Five Beautiful Things a Day

Untitled design-3 by Claire Golden

It feels like just last week it was summer, and now fall is upon us. It’s easy to lament the loss of long, sunny days. As somebody who suffers from Seasonal Affective Disorder (aptly abbreviated as SAD), the transition into fall and winter is difficult. Lots of people have SAD. If you’ve ever felt more gloomy in the winter than you do in the summer, you may be one of them. 

There isn’t much you can do for SAD, because whatever you do, the seasons will keep on changing. Your doctor can advise things like Vitamin D supplements or spending time under a sun lamp, both of which are extremely helpful for me. However, I’ve found that the biggest difference comes from actively trying to change my mindset. 

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One way I do this is by making an effort to see the beautiful in the everyday. On my walk to the bus stop, I look for five beautiful things. It can be anything from a neat-looking rock to a cute corgi waddling along the street. The point is to engage with your surroundings and get out of your own head. 

I’ve been doing this for over a year, and it’s second nature now. The picture in this post was taken on my way to class when I got distracted by this cute little dandelion. It’s amazing how much beauty there is in the world once you start looking. 

Park Block Encounters

Untitled design-3 by Claire Golden

One of my favorite things about Portland State is its location, right smack dab in the middle of the Park Blocks. These blocks have the vibe of a traditional college campus, but they also have the energy of downtown Portland. I’ve had a variety of interesting encounters in the Park Blocks. 

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Photo credit: PSU Facebook

Just last term I was reading a book in the grass when a group of students came up to me with a clipboard. “Do you have a moment to rate your experience with the squirrels in this park?” This was such an unexpected question that of course I said yes. Turns out they were doing research on the aggression levels of squirrels in various Portland parks…and the PSU squirrels are overly friendly. (If those students find this post, good luck on your survey!)

I once stumbled upon a group of people doing yoga. They looked so peaceful and serene that I felt calmer just walking past them. On another occasion, I encountered a monk who was handing out books, and we had a pleasant conversation before I continued on my way (a few books heavier).

There are often events and music in the Park Blocks, which is a nice surprise. Because the Park Blocks are a public space, sometimes there are protests and demonstrations for various things. It’s all part of the PSU and Portland experience. I enjoy walking through these blocks on my way to class because I never know what I’m going to find. Who knows, you might even spot Cow Pigeon!

Calming the College Nerves

Untitled design-3 by Claire Golden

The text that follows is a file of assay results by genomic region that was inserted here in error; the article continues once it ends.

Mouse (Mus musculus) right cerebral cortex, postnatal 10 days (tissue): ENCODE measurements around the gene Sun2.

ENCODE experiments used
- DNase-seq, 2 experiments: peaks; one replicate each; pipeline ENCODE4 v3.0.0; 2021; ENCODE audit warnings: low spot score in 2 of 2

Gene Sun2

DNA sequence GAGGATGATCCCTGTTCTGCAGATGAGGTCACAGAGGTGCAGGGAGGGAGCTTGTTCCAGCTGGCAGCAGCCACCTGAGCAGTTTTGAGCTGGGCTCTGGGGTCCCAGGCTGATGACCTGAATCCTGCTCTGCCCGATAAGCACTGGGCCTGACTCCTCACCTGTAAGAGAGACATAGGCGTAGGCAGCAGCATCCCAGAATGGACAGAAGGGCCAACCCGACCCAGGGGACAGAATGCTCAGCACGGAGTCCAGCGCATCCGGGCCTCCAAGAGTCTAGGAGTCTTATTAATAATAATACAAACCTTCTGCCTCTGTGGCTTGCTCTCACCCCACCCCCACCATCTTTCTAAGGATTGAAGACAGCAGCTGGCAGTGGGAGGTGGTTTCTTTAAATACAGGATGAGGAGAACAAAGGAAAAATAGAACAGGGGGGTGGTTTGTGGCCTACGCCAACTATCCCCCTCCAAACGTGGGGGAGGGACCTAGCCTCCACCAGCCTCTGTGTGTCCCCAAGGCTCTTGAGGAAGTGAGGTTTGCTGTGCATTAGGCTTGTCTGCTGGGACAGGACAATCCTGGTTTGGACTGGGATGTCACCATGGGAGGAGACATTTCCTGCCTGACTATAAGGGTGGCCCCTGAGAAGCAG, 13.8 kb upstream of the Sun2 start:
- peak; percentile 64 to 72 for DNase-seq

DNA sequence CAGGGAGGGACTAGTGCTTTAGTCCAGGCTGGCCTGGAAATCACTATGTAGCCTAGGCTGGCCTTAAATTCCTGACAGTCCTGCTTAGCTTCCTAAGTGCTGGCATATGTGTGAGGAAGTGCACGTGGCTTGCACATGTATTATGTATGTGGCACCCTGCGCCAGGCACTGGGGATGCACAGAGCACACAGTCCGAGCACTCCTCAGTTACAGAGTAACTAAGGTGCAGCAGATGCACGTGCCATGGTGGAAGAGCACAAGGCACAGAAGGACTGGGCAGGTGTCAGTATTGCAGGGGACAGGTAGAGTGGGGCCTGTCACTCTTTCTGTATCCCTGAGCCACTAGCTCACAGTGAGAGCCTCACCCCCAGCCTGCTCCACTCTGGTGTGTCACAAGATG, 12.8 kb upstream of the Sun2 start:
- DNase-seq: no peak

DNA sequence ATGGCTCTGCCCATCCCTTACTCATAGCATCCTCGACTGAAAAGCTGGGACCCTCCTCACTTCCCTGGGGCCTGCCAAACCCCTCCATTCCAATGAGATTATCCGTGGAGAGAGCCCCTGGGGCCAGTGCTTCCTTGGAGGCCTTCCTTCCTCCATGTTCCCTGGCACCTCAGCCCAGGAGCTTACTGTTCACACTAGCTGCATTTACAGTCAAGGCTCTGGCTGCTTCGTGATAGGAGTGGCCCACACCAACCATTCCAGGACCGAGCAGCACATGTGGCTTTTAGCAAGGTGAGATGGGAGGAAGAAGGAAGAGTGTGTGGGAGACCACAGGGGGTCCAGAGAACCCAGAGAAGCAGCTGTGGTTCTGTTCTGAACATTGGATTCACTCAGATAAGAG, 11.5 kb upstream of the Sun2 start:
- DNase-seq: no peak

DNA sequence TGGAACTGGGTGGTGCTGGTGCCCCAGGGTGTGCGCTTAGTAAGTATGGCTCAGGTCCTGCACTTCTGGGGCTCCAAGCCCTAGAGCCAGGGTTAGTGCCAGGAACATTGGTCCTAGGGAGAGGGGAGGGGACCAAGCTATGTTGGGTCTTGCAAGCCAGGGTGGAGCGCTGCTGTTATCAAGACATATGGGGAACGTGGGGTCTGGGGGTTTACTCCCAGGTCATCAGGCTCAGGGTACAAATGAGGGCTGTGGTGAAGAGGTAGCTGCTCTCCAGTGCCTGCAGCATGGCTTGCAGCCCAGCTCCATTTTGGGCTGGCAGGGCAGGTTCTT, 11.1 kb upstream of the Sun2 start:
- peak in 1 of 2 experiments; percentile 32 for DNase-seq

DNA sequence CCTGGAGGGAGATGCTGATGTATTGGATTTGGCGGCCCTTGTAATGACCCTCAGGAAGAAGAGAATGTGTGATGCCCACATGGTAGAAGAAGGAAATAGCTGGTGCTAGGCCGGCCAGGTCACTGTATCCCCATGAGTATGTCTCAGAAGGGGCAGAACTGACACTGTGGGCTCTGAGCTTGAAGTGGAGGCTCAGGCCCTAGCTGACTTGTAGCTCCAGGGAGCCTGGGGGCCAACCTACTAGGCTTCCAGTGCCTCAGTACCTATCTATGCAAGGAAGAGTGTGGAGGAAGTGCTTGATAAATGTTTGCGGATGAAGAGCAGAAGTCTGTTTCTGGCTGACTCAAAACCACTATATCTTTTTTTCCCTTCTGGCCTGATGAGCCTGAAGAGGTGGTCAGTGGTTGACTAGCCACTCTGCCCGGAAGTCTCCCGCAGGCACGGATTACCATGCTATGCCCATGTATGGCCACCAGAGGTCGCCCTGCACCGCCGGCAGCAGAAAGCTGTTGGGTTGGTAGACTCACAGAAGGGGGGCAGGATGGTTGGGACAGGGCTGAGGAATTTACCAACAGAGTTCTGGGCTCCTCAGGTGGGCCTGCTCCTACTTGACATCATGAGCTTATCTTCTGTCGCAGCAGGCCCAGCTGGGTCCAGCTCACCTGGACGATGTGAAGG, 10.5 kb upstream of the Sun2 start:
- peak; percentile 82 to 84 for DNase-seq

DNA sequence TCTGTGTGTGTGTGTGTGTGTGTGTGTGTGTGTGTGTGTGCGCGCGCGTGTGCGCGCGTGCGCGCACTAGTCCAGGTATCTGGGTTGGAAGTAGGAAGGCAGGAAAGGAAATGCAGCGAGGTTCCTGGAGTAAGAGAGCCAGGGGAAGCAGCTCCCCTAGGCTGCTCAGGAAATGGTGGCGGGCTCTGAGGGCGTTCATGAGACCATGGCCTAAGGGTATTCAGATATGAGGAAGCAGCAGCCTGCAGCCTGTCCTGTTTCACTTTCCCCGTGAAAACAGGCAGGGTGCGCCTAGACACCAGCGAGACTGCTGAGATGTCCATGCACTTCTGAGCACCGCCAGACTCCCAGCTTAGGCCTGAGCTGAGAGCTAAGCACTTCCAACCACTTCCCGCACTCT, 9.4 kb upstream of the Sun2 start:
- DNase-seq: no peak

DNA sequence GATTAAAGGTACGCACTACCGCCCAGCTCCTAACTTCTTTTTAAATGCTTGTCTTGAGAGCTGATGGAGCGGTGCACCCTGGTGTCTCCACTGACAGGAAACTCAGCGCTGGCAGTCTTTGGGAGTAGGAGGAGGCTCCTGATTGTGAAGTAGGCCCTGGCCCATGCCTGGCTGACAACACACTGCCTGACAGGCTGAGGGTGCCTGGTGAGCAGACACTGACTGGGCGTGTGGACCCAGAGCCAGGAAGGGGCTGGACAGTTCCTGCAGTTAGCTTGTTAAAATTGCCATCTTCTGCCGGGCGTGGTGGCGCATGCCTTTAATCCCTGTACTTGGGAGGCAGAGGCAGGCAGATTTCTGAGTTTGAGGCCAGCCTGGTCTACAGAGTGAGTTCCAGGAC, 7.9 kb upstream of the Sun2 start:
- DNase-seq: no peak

This post is for all the incoming freshmen out there who are nervous for the first day of college. I felt exactly the same as you do. I wish I could go back in time and tell my younger self that it would all be OK…It’s not nearly as scary as I thought it would be! This is what I would tell Freshman Claire if I could.

Starting something new is always nerve-wracking, and that’s my first piece of advice: remember that everybody else is nervous, too. No matter how calm and collected your classmate seems, chances are they’re anxious on the inside. It’s OK to admit that you’re nervous. People will probably find it relatable.

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Something that helped me a lot was finding my classrooms before the first day of class. Nobody wants to be running across campus five minutes before class, frantically trying to find their building. I write down my classrooms and go on a quest to locate them all the weekend before term starts…even now, in my fourth year of college.

It’s a good idea to get to class early on the first day. It gives you a buffer in case you can’t find the classroom, plus you get the pick of the seats. But don’t panic if you get there late – professors understand that the first day is hard! 

My biggest piece of advice is to take a deep breath and get through it because it only gets easier after the first day. You can do it!

Surviving Shakespeare

Untitled design-3 by Claire Golden

As an English major, I knew I wouldn’t make it out of college without studying Shakespeare. I managed to make it to my junior year before having to register for the dreaded class. I bought the four required plays and showed up to the first day of class, resigned to my fate. 

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But as we started reading A Midsummer Night’s Dream, I discovered, to my shock and amazement, that it was a pretty entertaining read. It helped that my professor was enthusiastic about the material and had some fun ways of teaching. For the midterm and final papers, we had the option to write a creative retelling of the plays, and my imagination took off. I had a hard time sticking to the 10-page limit.